A story in this week’s Free Press talks about connecting university campuses to downtown and core areas of the city. Up until 1950, the University of Manitoba had a large campus across from the Manitoba Legislature consisting of science and arts buildings. The site is what we now know as Memorial Park.
Land was set aside in 1899 along Broadway in 1900 and a science building went up for classes. At the time, the Manitoba Legislative Building was not even in the planning stages.
There were fewer than half the elected officials of today so for some time smaller quarters for the government assembly were appropriate. The Old Parliament Building on Kennedy was a handsome building and from the start, trees were planted and grew to make the site prettier.
In essence, the science building by the University of Manitoba along Broadway was the first move by any institution to push downtown’s boundaries westward. There was no Legislative Building and no Hudson Bay building. Those came 20 years and more later.
Provincial leaders dreamed of a Legislative campus along Broadway but the truth was that University of Manitoba builders had beaten them there years earlier.
Instead what happened was that the University of Manitoba continued buildings its downtown campus even as the Legislative buildings and HBC was going up north and south of it years later.
Following World War II, enrollment at the University of Manitoba had exploded. The dream of having all colleges and departments together on lands fitting for a university campus proliferated. In truth, many of the buildings on Broadway were nearing the end of their useful lifespan without major work.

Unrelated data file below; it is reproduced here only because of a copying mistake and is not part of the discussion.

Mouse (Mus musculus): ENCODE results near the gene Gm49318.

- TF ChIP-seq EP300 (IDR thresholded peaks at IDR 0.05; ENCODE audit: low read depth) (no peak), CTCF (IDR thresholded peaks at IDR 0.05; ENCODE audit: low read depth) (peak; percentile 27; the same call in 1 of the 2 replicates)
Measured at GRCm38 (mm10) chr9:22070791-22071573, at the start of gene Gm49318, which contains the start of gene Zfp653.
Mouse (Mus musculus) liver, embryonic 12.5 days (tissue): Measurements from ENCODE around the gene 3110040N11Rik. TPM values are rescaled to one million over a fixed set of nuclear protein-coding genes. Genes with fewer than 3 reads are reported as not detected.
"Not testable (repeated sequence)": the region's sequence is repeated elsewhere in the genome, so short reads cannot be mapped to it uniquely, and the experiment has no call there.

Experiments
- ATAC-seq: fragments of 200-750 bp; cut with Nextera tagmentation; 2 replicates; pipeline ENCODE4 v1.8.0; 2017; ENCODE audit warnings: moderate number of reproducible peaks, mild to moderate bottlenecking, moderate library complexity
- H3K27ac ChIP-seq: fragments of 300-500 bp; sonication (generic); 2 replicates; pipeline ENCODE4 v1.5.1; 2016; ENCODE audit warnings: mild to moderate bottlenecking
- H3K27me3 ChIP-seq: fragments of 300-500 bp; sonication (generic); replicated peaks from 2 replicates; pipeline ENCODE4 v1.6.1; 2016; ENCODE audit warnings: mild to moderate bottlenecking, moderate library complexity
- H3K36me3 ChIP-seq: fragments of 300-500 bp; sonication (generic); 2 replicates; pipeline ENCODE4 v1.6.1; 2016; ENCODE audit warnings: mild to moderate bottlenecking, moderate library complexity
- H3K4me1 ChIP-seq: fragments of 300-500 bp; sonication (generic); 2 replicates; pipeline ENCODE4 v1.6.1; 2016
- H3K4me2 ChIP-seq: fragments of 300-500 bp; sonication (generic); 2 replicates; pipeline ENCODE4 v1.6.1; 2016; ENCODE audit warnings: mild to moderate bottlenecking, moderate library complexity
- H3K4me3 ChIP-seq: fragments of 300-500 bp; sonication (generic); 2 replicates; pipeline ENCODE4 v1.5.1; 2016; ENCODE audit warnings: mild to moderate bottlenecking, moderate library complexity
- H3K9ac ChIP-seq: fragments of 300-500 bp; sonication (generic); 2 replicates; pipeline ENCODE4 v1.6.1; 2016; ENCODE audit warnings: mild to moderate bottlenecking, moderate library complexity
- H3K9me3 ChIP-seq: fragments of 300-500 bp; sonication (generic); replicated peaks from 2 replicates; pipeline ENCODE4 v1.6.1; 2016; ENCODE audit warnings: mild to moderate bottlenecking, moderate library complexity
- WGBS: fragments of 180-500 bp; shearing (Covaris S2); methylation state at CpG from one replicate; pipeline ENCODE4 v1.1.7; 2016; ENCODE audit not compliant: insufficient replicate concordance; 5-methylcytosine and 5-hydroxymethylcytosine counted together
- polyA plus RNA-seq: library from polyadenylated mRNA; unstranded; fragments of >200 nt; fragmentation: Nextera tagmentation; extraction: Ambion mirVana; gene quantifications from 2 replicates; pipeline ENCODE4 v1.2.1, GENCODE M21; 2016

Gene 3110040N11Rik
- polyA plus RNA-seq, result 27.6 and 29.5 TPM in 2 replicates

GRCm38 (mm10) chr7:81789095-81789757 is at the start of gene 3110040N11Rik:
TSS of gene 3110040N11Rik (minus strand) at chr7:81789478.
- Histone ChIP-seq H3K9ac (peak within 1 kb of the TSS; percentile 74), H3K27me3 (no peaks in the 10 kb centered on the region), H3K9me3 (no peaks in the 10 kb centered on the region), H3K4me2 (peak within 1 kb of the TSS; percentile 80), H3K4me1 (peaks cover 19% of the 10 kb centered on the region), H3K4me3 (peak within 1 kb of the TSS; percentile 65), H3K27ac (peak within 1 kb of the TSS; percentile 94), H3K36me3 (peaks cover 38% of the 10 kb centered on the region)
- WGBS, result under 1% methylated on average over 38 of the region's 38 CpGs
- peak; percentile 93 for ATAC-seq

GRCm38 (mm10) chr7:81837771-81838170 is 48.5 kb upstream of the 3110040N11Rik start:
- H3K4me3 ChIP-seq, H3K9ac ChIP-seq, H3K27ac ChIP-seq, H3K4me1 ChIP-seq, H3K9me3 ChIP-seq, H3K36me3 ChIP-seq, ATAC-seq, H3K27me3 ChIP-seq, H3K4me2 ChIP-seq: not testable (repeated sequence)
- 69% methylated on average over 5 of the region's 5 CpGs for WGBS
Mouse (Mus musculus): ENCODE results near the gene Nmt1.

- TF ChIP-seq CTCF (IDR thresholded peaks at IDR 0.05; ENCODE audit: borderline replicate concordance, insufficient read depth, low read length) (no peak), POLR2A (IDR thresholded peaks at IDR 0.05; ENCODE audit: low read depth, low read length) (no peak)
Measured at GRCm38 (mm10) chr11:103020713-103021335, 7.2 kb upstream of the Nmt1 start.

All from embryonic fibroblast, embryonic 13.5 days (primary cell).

There were other factors as well. Wesley College and Manitoba College merged together in 1938 and together became United College (later University of Winnipeg). It was on Portage Avenue where the future lay for a downtown university campus as well as Bannatyne Avenue where the University of Manitoba had the medical school close to what was to become Health Sciences Centre.
Financially insecure colleges really had no choice but join and become part of a larger grouping. It was also too hard to splits arts and sciences students between downtown and Fort Garry.
By 1950, the Broadway campus was abandoned and students moved to the expansive Fort Garry site of the University of Manitoba.
The provincial government occupied the former science and arts buildings until the 1960s when they started moving into other buildings that were being constructed along Broadway. By 1962, the government razed the building and twinned Memorial and built a park that has served for protest and celebration alike over the years.
For many people it is hard to imagine that large university buildings ever existed on Broadway. One wonders what it would have been like to have seen the University of Manitoba stay on Broadway and be the main campus. How fascinating would that have been?
This has been a guest editorial by John Dobbin.
To read more from John, visit his blog Observations, Reservations, Conversations